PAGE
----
Monday, October 04, 2010

A little bit of Family Heritage

I've written before about my paternal grandmother, Dorothy Scott. She was born in Michigan in 1904 and died in California in the early 1990s. It was she who willed me the box with many old family photographs I've put up here. Looking among old papers I found a letter she wrote to me as a teenager with many old family details. As a child I felt fairly alienated from my extended family: my mother's parents were long gone and her brothers and their families all lived far from us. My father had been close with neither his own father nor his mother's extended family so we didn't really have frequent visits with relatives. I asked my gramma for some information on my roots, this would have been in the 1970s, and I was lucky enough to receive this letter with all sorts of genealogical details.

The first section was a bit about my father's family. Considering how badly my grandfather treated her I was surprised to read fairly objective facts, though key parts of the narrative ommitted some crucial details. I'll leave all that for a future post on my father's paternal lineage.

The rest of the letter is filled with facts and details. By way of offering up a bit more internet immortality to these long-gone ancestors here's a big portion of my grandmother Dorothy's letter:

"My mother, Eudora Kimble Scott, was the only child (she'd had a baby brother who died in infancy) of Alice Holmes Kimble and Ransom E. Kimble. The Holmes family (my great grand-parents were farmers near Vicksburg, Michigan. As a child I remember older people saying I resembled my great-grandmother whose name was Emily Holmes amd it was for her I named my kitty! Incidentally all the Holmes-Kimbles-Scotts seem to have been quite long-lived. Somewhere I have a photo of my sister Ruth as a baby being held by her (also my) mother surrounded by 6 grandmothers! Let's see these were Grandma Kimble, her mother Emily Holmes and Grandpa Kimble's mother ___ Kimble then Grandma Scott, plus her mother ____ Decker and grandpa Scott's mother ____ Scott.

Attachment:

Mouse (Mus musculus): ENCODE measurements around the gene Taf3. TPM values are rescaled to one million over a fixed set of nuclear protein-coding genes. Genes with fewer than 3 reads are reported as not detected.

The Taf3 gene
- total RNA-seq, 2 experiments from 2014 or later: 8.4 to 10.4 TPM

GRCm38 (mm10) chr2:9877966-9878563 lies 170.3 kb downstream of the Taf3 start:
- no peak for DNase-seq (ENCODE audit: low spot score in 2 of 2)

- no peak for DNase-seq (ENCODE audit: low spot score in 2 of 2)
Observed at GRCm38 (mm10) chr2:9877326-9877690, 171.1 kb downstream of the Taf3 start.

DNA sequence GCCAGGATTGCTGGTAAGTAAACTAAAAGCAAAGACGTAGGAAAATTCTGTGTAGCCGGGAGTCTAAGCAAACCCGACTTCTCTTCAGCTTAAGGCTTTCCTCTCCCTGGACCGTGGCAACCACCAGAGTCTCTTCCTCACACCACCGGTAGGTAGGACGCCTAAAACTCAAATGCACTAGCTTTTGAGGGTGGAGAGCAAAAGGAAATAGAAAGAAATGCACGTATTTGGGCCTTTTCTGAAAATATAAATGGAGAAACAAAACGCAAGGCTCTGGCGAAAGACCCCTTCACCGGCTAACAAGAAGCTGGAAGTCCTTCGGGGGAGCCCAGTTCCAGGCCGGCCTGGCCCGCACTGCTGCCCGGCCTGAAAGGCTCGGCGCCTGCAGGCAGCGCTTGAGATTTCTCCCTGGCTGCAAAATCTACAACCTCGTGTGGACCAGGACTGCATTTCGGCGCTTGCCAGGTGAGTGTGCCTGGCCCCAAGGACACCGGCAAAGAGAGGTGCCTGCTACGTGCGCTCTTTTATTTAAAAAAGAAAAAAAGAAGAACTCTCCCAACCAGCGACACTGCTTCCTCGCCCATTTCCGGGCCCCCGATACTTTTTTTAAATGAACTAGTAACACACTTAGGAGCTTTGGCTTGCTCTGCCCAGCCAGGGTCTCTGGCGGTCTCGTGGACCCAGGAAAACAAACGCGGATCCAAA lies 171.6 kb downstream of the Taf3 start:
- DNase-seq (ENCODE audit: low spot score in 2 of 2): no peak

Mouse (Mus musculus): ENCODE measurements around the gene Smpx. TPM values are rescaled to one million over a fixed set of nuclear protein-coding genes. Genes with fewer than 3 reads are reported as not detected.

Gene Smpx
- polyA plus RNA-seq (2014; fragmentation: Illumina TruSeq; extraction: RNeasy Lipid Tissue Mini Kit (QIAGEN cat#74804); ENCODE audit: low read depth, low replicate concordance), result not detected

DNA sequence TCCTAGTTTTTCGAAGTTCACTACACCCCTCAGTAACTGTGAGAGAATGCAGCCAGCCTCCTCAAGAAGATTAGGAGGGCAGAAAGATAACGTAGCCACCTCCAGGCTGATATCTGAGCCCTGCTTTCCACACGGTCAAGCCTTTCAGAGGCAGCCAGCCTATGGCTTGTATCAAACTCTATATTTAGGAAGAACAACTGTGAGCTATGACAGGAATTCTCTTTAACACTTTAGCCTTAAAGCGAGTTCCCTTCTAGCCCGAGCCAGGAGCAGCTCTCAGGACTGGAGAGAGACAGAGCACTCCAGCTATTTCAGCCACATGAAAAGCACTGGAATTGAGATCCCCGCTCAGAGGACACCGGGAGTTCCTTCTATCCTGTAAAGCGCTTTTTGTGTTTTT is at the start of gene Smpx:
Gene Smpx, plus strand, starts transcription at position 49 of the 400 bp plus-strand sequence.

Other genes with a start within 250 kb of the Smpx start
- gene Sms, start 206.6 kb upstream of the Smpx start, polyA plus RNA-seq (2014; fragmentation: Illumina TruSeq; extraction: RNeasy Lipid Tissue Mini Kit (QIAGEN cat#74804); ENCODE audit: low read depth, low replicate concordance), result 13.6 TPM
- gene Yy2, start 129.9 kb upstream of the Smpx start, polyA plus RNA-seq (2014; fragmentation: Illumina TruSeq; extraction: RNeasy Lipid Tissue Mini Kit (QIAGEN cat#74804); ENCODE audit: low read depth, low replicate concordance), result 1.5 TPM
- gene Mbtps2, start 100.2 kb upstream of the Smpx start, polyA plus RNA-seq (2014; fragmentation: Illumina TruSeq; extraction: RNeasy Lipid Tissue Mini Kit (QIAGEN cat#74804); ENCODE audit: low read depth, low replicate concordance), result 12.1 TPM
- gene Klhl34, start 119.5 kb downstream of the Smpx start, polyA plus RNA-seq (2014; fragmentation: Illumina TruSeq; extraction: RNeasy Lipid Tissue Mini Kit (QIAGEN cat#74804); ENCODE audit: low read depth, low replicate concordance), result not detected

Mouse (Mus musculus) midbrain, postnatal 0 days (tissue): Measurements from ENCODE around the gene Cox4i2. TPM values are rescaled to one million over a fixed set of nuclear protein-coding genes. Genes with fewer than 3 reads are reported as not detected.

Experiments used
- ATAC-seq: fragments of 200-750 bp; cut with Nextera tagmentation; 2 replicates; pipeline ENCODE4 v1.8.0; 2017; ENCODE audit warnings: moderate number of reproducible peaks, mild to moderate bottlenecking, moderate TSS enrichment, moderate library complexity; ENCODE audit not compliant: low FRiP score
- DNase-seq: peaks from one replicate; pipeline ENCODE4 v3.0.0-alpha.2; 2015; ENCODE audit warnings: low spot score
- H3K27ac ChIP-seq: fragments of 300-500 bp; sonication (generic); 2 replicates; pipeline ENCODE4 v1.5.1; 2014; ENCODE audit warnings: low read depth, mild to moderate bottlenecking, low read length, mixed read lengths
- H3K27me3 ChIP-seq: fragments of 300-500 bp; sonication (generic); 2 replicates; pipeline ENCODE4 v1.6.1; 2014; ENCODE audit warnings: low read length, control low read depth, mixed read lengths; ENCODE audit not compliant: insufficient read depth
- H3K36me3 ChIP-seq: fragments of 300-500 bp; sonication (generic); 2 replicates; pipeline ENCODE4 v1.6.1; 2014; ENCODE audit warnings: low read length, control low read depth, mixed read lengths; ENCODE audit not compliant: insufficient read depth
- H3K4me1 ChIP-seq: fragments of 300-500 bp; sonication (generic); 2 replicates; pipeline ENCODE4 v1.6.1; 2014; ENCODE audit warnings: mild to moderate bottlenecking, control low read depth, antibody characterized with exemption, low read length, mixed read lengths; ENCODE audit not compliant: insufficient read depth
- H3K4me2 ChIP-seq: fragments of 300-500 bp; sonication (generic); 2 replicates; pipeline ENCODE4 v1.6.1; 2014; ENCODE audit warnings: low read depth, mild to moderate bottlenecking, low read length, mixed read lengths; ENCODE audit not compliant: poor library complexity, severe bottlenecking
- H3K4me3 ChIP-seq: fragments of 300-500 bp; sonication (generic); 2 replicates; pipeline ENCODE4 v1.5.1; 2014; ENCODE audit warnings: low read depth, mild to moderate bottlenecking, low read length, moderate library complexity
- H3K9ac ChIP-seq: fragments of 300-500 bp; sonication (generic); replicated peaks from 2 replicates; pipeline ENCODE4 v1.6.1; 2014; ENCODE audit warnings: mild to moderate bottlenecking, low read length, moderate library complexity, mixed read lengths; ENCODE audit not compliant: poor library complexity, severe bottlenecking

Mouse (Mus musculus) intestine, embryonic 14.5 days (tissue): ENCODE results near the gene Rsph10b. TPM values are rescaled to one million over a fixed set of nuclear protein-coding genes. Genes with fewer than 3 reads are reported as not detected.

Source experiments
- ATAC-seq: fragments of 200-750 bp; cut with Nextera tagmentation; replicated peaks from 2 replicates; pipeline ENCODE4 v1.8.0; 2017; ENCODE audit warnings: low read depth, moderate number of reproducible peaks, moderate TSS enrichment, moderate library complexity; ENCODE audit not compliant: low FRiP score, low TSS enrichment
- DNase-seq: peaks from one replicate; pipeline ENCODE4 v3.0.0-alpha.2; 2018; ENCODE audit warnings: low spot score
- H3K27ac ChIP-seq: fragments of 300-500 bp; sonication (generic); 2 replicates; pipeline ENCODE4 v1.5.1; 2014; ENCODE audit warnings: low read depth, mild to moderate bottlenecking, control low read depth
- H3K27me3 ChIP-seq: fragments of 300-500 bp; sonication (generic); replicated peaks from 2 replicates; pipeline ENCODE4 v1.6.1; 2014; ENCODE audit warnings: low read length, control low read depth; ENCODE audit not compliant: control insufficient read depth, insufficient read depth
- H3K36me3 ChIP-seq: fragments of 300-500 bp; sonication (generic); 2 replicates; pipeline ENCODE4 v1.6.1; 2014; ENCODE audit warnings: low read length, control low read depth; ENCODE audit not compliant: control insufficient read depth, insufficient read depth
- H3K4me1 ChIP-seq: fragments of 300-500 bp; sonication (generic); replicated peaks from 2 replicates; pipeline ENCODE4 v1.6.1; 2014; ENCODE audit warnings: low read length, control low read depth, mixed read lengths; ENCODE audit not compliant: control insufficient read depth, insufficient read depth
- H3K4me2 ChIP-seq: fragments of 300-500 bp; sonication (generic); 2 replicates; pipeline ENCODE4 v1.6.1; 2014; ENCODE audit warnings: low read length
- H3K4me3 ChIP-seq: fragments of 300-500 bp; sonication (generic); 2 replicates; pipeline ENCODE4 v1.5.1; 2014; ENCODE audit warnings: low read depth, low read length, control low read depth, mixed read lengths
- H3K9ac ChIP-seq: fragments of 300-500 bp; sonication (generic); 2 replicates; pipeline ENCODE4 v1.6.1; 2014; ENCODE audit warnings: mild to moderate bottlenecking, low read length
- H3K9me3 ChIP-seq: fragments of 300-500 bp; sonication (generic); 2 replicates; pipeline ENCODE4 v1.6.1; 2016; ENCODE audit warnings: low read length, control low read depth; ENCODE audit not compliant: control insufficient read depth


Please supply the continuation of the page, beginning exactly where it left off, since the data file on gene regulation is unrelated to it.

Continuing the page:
"Grandpa Ransom Kimble's family were Pennsylvania Dutch who pushed westward and became Michigan farmers just south of the little town of Vicksburg where I grew up. They retired by the time my mother was high school age. They sold the farm, bought property and built their house in Vicksburg. They invested their farm sales money in property in Vicksburg: a couple of stores and houses which brought them income during the remainder of their long lives. Grandpa died in his 70s, Grandma Kimble at 80.

"They lived only 1 1/2 blocks from us as we (my 4 brothers 3 sisters and I) spent many happy hours, days, sometimes at their lake cottage, weeks with them. I remember sitting on my grandpa's lap in front of this big coal stove listening to his tales of their first years in Michigan when much of the country was still forest. He knew many Indians, even one Indian chief (Pottawattamies I think ) all friendly apparently and from whom he learned much lore. My mother Eudora (who was always called Dora and for whom I was named) was born July 19, 1872. She went to high school with my father...

"My paternal grandmother, Maria Decker Scott, was born in 1844 and died in 1932 in Vicksburg. I'm not sure where the Deckers came from, a fairly large family. They lived in Indiana...I once knew her brother Alf Decker who moved to Montana, also his sister Mina who we knew as children. (Emily keeps walking across my papers so the cat hairs are gratis!)